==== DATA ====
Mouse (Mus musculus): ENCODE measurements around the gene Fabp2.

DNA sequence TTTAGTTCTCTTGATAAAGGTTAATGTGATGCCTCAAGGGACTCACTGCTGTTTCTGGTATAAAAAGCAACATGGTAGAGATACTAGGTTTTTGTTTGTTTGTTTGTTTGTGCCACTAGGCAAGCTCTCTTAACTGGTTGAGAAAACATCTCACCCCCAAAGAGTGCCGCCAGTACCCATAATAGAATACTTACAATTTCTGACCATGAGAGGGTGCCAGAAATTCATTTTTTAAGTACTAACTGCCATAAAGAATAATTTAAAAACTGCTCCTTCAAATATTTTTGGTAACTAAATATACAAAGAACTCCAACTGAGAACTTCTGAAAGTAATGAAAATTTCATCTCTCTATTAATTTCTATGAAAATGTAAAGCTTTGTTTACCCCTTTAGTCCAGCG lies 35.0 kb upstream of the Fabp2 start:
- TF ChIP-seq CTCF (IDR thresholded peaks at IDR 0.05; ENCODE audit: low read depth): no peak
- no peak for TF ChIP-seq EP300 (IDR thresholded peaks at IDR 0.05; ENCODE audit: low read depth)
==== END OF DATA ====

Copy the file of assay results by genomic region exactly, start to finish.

Mouse (Mus musculus): ENCODE measurements around the gene Fabp2.

DNA sequence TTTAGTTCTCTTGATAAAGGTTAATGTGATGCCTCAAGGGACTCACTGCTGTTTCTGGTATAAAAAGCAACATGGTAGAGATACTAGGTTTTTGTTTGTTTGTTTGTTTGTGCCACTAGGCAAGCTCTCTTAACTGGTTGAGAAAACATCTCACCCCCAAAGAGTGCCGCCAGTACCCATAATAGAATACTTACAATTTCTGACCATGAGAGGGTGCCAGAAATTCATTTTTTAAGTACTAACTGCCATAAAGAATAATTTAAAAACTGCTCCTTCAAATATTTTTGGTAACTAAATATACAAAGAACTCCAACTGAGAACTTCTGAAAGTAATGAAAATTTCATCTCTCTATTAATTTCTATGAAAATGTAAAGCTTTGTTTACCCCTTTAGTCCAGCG lies 35.0 kb upstream of the Fabp2 start:
- TF ChIP-seq CTCF (IDR thresholded peaks at IDR 0.05; ENCODE audit: low read depth): no peak
- no peak for TF ChIP-seq EP300 (IDR thresholded peaks at IDR 0.05; ENCODE audit: low read depth)